At times, employers and employees enter into written employment contracts. The contract may be negotiable, or it may be a take it or leave it option. It is important for you as an employee to understand the employment contract because it may have severe consequences on your earning capacity and/or what you are owed at the time of resignation or dismissal. Here is a list of things to look for when signing an employment contract.
- Employee or Independent Contractor – Your contract will tell you if the employer is hiring you as an employee or as an independent contractor. While the contract designation may not necessarily be binding on the parties, it is something that should be addressed initially with the employer. The rights of an employee may vary drastically from the rights of an independent contractor.
- Payment Provision – The contract will tell you how you will be paid: hourly, salary, or by project. While salary and project basis pay may seem ideal, you should calculate how much time it takes to perform your job. Also, be mindful of incentive structures and whether they are attainable.
- Termination Provision – You should look to see how you will be paid at the time of termination. If you are in sales or a bill for work profession, does the contract allow you to get paid for work that will not be collected for several months, or does your contract stop payment to you at the point of your dismissal or resignation?
- Non-Compete Agreement – If the contract has a non-compete agreement, you should check to see how long and how far the non-compete agreement extends. Although some non-compete agreements will be unenforceable if found unreasonable by the court, it will take time and money for you to fight this rather than address it when signing the contract.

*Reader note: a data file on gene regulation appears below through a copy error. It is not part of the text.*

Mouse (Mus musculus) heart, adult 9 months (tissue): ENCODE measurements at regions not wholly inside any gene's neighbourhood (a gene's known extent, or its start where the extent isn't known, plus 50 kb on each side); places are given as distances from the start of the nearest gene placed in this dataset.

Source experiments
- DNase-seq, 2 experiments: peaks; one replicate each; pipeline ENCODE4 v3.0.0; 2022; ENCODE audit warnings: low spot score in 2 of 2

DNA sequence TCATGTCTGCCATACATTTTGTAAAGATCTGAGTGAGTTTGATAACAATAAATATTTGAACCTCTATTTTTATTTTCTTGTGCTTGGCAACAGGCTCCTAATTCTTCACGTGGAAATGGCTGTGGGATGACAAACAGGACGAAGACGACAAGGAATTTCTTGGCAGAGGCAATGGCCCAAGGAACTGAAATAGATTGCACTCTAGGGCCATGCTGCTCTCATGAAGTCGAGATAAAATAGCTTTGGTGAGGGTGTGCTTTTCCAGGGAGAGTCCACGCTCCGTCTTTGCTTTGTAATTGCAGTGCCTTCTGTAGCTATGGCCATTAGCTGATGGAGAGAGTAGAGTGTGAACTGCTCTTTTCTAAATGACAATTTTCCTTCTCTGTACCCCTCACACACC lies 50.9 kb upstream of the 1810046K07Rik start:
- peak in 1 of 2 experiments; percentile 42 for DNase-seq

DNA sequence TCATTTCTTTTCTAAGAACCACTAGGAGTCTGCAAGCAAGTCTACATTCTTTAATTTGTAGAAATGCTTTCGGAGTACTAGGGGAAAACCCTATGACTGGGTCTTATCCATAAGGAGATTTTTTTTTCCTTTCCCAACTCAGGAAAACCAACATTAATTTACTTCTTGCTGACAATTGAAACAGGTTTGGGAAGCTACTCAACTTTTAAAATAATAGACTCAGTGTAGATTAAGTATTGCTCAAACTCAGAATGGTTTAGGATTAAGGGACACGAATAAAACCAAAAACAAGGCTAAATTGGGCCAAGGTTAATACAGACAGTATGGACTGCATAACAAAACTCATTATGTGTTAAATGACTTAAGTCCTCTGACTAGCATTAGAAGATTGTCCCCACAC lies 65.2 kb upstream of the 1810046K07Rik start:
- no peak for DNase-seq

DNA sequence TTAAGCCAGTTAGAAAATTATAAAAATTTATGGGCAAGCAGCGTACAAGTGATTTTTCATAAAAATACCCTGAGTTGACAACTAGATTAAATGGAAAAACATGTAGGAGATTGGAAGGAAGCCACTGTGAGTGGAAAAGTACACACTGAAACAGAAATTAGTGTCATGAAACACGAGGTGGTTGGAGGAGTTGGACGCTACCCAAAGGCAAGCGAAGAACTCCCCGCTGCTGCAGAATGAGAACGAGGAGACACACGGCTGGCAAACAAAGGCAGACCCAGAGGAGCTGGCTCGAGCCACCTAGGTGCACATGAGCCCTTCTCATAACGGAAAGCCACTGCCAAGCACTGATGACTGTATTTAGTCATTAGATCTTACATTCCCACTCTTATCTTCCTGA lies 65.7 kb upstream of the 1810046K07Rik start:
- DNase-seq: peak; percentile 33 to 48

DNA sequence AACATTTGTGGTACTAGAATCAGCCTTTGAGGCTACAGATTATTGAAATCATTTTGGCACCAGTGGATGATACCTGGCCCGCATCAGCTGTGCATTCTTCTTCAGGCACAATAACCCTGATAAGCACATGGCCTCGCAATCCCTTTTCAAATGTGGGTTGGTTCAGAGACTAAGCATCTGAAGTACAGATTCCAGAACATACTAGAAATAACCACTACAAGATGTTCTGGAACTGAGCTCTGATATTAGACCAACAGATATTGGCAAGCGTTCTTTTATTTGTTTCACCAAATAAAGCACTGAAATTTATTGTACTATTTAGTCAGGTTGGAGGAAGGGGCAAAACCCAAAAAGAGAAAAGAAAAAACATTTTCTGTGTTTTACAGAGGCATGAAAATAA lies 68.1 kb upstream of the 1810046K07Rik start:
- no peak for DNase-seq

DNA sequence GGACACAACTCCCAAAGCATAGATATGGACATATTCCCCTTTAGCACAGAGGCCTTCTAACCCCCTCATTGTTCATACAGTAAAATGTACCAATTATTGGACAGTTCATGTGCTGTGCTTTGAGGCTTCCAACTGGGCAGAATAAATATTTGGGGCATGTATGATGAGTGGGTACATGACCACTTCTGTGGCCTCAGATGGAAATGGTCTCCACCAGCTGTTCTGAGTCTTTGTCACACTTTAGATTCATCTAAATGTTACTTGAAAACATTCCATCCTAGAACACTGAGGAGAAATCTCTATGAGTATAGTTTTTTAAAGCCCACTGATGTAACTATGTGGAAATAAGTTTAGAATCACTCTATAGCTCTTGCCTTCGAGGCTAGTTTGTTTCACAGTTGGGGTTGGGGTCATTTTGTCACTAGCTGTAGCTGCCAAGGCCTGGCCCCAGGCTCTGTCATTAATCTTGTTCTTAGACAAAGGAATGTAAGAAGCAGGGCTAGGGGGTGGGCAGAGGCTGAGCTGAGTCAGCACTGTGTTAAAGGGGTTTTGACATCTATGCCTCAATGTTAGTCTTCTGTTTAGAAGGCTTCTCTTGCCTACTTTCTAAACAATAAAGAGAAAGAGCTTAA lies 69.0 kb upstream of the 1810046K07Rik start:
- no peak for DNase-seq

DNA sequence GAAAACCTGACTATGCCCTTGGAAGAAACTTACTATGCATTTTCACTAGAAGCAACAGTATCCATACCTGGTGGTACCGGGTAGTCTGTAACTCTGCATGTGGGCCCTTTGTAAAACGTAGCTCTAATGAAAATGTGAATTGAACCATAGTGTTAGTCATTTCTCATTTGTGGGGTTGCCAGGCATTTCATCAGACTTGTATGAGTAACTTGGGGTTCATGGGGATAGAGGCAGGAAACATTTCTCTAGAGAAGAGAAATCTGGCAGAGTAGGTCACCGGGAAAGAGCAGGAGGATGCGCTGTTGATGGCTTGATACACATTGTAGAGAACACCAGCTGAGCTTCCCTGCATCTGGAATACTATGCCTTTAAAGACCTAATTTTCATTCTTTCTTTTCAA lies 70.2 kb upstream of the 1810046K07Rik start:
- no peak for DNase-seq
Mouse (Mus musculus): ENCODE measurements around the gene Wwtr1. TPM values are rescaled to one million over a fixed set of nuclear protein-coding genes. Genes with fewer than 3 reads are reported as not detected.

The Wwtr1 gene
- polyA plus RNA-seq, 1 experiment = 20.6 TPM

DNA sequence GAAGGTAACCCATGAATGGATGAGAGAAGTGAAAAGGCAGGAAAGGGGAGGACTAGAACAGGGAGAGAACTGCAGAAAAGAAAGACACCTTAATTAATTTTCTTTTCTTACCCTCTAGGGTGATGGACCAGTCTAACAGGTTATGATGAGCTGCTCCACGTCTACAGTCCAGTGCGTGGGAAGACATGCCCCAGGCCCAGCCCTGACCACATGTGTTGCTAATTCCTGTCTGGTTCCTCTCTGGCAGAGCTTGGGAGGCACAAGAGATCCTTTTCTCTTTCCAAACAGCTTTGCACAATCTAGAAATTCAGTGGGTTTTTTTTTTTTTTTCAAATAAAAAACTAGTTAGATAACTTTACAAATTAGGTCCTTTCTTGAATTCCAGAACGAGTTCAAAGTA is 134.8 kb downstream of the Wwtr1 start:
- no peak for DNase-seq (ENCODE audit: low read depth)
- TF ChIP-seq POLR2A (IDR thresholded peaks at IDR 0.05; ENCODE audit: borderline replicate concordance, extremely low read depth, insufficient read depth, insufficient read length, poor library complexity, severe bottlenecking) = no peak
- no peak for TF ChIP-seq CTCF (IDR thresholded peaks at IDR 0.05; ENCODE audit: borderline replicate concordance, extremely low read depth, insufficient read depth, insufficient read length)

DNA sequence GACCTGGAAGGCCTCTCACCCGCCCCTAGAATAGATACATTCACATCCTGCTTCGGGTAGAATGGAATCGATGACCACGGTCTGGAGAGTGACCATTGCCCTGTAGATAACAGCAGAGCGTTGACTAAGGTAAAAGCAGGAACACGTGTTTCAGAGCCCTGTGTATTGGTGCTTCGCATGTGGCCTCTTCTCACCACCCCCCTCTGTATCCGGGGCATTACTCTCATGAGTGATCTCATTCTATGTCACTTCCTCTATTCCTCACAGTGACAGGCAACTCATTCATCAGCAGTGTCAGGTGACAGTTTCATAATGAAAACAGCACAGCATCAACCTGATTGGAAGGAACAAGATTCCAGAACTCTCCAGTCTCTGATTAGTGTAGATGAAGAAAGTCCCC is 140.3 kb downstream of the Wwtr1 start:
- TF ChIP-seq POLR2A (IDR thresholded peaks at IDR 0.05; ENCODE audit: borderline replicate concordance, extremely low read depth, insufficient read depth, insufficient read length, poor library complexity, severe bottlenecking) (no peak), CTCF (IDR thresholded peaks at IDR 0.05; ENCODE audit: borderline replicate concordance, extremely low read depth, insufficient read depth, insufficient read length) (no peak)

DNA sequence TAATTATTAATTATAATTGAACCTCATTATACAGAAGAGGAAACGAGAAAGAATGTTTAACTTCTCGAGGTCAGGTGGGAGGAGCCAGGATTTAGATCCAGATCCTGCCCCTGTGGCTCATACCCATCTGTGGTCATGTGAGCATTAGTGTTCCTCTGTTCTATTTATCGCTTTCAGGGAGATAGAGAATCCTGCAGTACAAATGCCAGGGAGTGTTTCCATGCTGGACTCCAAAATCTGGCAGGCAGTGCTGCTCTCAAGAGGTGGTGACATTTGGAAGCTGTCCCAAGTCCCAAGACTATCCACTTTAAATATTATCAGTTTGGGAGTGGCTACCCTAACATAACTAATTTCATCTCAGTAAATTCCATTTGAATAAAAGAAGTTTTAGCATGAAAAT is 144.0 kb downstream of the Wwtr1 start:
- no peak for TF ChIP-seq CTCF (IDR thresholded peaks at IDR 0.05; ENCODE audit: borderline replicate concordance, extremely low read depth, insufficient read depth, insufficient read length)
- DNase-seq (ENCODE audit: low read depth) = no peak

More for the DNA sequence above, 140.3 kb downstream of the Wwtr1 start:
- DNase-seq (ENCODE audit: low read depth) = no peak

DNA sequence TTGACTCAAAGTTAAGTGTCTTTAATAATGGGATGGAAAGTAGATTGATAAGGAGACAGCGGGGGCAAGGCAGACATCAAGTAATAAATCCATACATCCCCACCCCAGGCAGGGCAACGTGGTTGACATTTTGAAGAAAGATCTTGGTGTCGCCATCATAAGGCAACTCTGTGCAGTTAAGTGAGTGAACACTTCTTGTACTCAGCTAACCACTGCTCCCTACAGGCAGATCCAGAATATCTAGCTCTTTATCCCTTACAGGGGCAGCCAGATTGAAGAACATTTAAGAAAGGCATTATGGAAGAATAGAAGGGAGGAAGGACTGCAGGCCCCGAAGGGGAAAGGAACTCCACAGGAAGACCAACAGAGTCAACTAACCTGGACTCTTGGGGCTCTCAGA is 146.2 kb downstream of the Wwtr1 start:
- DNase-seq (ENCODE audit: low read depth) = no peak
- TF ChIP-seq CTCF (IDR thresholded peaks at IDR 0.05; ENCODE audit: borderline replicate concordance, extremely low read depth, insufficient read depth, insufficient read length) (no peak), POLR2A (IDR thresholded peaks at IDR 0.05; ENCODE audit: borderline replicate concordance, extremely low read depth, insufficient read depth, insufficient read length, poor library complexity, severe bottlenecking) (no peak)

- Mandatory Mediation Agreement – Some employment contracts have a mandatory mediation agreement. This means that an employee must first take their claim to a mediator before they can take their claim to the court. The agreement may also specify that the parties will split the cost of mediation which can be very expensive.
- Exclusive Employment Agreement – This restricts employees from concurrently working for or having ownership in any similar business that is in competition with the employer.
These and other employment contract provisions may have lasting consequences on your life. Bring your employment contract to the Employment Law team at Udall Shumway PLC. We can help you determine if the employment contract is right for you.
This blog should be used for informational purposes only. It does not create an attorney-client relationship with any reader and should not be construed as legal advice. If you need legal advice regarding Signing an Employment Contract, or any other personal injury, please feel free to contact Employment Law Attorney Brad Gardner at 480.461.5323, log on to udallshumway.com, or contact an attorney in your area. Udall Shumway PLC is located in Mesa, Arizona and is a full service law firm. We assist Individuals, families, businesses, schools and municipalities in Mesa and the Phoenix/East Valley.
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